The 1940 United States federal census was conducted by the Census Bureau. It found that there were 132,164,569 people in the country, an increase of 7.3 percent from the 1930 census, when there were 122,775,046 people. The census took place on April 1, 1940. This article will explore the history of the 1940 census, including how it was conducted, the Navajo tribe, and how it contributed to our understanding of migration in the United States.
Navajo tribes were included in the 1940 census
The Navajo people were included in the 1940 federal census along with other Native American groups in the West. Historically, this census was used for political redistricting purposes. It also helps determine funding for critical services and validates Native Americans’ connection to their land.
The 1940 census contained information about the Navajo tribes and their affiliation with the United States government. The census records were divided into three copies. One copy was given to the federal government, and the other two were distributed to the Bureau of Indian Affairs and Superintendent of Indian Affairs. These copies have been destroyed numerous times. However, some copies remain in the agencies’ collections and have been transferred to the National Archives regional archives.
New York World’s Fair
The 1940 United States federal census reveals the number of people living in the United States in 1940. In addition to revealing the number of people, this census shows the number of people living in each state. This information is important for understanding America’s population and demographics.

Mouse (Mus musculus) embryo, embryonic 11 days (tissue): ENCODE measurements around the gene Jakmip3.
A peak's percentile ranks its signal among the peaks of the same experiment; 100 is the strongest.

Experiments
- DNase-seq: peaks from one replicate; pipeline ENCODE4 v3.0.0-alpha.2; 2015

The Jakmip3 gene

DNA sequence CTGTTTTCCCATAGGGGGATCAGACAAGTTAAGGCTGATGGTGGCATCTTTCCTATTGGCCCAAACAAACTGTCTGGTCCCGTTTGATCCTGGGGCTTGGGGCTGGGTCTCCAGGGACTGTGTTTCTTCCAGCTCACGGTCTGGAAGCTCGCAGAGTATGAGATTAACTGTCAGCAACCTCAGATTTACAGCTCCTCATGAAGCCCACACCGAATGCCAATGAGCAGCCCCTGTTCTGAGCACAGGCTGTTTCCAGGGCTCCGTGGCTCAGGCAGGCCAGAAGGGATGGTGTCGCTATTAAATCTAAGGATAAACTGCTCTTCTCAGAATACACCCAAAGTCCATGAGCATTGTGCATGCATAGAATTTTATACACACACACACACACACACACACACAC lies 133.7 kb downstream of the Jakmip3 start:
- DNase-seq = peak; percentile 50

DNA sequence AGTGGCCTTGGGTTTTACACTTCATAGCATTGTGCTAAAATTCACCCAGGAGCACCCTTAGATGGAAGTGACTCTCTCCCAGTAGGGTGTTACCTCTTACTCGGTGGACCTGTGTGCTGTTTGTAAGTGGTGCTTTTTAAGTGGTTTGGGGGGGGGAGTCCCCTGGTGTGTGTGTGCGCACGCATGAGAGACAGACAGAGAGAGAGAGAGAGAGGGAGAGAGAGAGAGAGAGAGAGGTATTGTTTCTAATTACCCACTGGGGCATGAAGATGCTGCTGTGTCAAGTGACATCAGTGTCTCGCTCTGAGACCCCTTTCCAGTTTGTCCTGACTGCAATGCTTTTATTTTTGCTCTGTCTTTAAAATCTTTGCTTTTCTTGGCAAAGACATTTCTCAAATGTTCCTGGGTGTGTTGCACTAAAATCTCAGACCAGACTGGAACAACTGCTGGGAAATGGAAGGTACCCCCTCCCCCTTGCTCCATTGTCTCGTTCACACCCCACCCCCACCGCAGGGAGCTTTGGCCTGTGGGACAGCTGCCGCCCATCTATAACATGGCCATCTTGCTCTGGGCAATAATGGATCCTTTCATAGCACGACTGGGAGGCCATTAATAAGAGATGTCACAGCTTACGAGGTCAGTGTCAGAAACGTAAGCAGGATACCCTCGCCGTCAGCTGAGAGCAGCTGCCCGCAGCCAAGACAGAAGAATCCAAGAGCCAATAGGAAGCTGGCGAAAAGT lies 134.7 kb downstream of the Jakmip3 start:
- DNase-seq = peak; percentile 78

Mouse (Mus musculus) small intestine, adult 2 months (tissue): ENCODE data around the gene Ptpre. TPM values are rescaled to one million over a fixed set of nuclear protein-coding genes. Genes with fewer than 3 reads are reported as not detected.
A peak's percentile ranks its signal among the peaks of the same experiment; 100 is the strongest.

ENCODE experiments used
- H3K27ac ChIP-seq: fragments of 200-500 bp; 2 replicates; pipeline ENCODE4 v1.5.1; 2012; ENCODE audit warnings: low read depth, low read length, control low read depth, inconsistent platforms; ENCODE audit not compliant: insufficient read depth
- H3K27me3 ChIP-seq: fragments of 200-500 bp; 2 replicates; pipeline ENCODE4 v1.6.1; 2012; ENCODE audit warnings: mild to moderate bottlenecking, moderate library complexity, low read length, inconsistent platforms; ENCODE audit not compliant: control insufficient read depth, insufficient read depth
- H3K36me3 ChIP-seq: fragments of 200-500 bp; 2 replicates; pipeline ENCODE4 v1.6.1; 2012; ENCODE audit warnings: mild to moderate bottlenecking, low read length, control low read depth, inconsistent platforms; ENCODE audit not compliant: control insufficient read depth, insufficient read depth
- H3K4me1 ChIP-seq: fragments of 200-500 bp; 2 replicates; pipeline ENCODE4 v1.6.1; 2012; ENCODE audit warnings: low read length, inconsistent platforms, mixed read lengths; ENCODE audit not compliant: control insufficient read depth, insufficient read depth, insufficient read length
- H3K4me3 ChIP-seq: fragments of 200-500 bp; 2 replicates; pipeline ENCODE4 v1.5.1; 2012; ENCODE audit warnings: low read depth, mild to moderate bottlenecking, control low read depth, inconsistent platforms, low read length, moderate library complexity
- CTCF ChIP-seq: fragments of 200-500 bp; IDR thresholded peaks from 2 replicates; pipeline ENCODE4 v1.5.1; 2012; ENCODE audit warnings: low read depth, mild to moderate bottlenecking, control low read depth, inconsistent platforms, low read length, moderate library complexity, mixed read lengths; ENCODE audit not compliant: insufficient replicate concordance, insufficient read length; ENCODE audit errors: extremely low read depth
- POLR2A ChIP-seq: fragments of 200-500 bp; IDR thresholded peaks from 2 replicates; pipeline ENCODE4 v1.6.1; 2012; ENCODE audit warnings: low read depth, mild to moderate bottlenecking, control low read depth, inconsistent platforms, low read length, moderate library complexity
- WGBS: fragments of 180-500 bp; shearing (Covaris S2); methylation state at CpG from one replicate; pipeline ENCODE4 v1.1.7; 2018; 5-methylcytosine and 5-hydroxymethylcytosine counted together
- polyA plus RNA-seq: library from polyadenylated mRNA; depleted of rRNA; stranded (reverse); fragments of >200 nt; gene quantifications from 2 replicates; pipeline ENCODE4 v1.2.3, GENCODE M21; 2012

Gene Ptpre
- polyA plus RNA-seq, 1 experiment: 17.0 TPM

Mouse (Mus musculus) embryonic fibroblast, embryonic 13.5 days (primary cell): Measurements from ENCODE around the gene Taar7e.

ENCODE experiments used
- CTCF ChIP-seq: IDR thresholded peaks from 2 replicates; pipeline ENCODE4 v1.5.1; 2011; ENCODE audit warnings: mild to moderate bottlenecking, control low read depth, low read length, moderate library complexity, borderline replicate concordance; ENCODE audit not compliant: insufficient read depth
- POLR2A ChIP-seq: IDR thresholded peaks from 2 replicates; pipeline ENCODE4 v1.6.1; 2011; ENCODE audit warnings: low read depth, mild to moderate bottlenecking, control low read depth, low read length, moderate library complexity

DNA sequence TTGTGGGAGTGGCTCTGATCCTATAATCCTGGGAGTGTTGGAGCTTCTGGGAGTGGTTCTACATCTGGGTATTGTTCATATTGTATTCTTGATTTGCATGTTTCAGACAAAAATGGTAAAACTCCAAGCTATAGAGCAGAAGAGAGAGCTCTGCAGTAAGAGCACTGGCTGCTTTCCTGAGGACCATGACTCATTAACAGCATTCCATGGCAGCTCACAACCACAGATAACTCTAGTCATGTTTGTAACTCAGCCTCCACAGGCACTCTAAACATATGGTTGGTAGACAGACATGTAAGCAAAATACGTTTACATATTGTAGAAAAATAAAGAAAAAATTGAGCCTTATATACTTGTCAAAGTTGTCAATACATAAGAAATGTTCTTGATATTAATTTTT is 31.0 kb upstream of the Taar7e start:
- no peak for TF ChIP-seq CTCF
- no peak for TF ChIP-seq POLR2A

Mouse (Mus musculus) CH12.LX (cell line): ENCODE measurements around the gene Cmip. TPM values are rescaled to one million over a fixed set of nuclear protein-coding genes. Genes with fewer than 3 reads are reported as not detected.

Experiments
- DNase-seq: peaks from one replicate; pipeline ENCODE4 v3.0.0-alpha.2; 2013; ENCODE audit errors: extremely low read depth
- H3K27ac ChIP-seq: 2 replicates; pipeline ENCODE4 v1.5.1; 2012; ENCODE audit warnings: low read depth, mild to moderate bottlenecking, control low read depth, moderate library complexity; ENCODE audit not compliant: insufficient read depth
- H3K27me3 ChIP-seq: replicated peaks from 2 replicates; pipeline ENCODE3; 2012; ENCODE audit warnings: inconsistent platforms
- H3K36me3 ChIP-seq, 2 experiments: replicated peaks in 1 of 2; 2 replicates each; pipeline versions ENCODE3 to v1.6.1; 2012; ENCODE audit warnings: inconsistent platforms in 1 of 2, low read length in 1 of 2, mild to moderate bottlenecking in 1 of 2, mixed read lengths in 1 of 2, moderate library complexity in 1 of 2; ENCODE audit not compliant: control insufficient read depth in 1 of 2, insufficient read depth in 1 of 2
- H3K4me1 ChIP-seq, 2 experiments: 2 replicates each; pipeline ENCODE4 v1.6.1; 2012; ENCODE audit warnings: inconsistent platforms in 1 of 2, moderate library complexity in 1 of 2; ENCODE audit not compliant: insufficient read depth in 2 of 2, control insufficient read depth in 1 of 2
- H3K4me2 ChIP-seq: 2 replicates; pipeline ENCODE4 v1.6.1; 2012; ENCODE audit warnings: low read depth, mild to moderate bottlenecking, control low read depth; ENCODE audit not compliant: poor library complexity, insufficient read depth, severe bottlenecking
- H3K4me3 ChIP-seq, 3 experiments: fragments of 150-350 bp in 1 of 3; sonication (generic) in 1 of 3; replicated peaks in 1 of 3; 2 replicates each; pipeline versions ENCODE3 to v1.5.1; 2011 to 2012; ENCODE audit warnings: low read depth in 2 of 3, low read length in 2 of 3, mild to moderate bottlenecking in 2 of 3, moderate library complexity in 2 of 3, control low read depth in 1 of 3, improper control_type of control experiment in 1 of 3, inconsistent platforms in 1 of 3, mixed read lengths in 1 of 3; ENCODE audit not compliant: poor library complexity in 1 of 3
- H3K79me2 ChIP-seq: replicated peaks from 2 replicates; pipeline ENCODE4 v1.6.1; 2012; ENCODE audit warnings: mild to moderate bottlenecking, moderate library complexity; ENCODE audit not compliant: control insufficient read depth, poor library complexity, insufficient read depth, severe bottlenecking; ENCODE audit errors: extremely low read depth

The New York World’s Fair was divided into seven zones, with five of the zones containing focal exhibits, and two of these zones had buildings that were themselves exhibits. Almost every building on the fairgrounds was distinctive in design and architectural style. Many were experimental in many ways, and their architects were encouraged to use innovative and creative designs.
Sampling techniques used in the 1940 census
The 1940 United States federal census used a variety of sampling techniques to compile the results of the survey. Each sheet contained 80 lines, including front and back. A sampling line consisted of 16 additional questions. This allowed the census to get a more complete picture of the population, while reducing the burden on the enumerators and individual respondent.
These techniques included establishing the informant, asking about family and education, and establishing mid-decade residency. In addition, the 1940 census included questions about gender and whether a person is married or unmarried.
Importance of the 1940 census to understanding migration of Americans
The 1940 United States federal census is an important resource to study the migration of Americans. Its new questions can provide important details about your ancestors’ lives. It also sheds light on how the Great Depression affected the country. For instance, the 1940 census asks people about their employment and education and their involvement in public works. In addition, this data can help you trace specific individuals and find out how the 1930s impacted their lives.
The 1940 census data was released by the National Archives in 2012. Before the census, the government had a 72-year ban on releasing these records. Fortunately, the Census Bureau was able to regain access to the data in 2012. The census is now searchable, and you can learn more about the migration of Americans today.